With the pandemic leading to much of the state and the country completely shutting down, the community began looking for creative ways to give back.
Residents at Grace Manor at Hunters Creek were surprised with a more than 30-car parade of family members and loved ones who honked, waved signs and decorate their vehicles to show their adoration of the residents. The Elks Club donated $5,000 to the food bank. Members of local churches waved signs outside of the hospital to show their support for healthcare workers. Local restaurants, like Hungry Howie’s on Alexander Street and Wooden Spoon Diner, stepped up to make sure no one in the community went hungry.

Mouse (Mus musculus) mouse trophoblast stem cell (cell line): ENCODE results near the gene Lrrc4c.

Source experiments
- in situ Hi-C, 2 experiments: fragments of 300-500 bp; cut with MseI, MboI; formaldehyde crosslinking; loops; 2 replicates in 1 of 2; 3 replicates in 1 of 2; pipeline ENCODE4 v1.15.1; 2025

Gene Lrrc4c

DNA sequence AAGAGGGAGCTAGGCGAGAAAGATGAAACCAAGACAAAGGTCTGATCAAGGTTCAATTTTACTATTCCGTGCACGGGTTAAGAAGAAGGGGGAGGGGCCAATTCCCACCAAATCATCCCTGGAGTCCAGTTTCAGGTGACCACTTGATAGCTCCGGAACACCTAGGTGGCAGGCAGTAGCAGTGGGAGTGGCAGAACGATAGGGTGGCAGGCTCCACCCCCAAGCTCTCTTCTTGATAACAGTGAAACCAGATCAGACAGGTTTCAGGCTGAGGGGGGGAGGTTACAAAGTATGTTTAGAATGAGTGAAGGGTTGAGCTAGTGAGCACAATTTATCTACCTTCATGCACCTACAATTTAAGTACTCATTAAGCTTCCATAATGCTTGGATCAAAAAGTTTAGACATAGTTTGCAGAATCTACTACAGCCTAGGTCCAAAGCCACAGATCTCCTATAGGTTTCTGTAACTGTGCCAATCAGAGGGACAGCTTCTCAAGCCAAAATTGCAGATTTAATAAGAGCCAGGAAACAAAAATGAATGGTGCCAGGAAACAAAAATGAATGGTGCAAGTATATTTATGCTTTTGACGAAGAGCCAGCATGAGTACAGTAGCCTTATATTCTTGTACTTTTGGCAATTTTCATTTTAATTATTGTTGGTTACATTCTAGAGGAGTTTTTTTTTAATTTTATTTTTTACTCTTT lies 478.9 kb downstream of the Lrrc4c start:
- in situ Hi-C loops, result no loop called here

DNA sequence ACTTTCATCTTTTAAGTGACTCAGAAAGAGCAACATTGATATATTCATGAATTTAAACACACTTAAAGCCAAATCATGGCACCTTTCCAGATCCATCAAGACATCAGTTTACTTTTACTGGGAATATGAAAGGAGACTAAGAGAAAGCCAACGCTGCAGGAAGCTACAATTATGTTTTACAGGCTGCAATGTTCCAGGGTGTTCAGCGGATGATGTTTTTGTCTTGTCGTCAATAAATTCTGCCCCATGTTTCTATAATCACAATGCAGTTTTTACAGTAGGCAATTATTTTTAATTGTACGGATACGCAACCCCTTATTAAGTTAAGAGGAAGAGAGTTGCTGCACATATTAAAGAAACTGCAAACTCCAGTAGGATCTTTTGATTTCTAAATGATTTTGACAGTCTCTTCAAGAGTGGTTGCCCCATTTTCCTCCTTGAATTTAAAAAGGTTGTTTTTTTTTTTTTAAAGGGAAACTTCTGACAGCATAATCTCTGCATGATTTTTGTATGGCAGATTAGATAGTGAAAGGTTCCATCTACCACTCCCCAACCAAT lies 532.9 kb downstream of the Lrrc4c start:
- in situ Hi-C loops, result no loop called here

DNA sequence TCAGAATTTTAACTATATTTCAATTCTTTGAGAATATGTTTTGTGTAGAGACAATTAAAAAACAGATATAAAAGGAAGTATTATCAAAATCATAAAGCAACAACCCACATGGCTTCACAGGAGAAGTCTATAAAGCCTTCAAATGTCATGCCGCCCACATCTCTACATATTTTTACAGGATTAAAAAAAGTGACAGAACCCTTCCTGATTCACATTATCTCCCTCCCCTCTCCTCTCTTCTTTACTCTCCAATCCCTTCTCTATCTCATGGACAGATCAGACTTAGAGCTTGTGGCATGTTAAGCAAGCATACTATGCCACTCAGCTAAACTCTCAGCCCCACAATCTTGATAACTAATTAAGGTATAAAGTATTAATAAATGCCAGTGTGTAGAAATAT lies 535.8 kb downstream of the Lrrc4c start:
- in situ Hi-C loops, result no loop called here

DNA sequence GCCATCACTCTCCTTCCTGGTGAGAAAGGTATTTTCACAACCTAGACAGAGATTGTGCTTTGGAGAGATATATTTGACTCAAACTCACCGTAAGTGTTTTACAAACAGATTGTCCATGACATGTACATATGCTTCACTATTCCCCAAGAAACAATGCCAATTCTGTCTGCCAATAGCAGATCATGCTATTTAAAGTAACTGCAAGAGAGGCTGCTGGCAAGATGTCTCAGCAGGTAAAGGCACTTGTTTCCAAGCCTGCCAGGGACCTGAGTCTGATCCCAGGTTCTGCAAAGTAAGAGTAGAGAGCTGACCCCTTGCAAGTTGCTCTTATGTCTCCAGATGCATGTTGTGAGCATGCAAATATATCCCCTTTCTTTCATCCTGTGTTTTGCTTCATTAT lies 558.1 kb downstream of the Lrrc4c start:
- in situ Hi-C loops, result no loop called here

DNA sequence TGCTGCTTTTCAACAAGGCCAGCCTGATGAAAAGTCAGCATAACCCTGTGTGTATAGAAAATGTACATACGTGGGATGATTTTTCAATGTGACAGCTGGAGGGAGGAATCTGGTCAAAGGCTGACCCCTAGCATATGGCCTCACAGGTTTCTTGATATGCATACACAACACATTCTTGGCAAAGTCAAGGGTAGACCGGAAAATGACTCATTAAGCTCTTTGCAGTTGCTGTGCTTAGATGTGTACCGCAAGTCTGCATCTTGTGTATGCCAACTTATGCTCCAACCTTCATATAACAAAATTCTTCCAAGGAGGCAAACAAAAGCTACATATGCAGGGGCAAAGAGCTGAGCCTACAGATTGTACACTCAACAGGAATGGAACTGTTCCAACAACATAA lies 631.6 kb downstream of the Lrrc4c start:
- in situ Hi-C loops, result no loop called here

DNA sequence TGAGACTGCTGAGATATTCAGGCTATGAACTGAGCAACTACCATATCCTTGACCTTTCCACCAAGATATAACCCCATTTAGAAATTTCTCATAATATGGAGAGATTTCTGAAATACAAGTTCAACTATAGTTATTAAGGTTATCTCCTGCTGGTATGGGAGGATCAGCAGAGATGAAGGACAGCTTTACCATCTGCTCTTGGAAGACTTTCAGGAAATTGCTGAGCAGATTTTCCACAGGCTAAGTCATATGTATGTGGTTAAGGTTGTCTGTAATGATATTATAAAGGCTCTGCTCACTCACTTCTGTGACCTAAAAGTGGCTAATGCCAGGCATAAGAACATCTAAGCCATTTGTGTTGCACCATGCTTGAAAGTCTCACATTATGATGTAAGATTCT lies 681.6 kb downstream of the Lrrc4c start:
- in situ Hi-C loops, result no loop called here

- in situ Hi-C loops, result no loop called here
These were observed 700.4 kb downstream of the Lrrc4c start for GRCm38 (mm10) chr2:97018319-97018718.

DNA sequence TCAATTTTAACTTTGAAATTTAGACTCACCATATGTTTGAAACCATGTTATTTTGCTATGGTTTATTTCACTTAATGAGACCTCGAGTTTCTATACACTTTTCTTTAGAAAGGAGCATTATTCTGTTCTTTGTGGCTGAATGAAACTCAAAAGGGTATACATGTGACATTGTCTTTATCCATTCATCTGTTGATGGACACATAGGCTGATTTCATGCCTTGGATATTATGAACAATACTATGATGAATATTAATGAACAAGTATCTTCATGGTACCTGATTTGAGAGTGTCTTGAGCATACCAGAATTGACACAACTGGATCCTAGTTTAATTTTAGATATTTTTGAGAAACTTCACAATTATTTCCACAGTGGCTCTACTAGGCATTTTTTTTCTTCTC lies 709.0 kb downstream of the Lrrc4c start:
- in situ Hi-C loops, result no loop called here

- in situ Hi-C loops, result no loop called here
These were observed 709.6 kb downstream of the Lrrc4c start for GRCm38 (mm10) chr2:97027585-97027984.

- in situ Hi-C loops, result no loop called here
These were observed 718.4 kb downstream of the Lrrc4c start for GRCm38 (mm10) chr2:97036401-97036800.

The City of Plant City began rolling out its new virtual commission meetings — shortly followed by a virtual stream of practically every public meeting in the city — to keep the ball rolling at home. Even local artists adapted. Periphery Media hosted a social distancing virtual art exhibition where the Best in Show took home the proceeds from the event.
Schools offered grab-and-go food bags so students wouldn’t go hungry. Parents would line up well before the line opened in order to take home the bags of food. Sports were no longer postponed — they were cancelled.
The first conversations regarding a mask mandate began floating through the EPG. A curfew was put in place but was almost immediately revoked.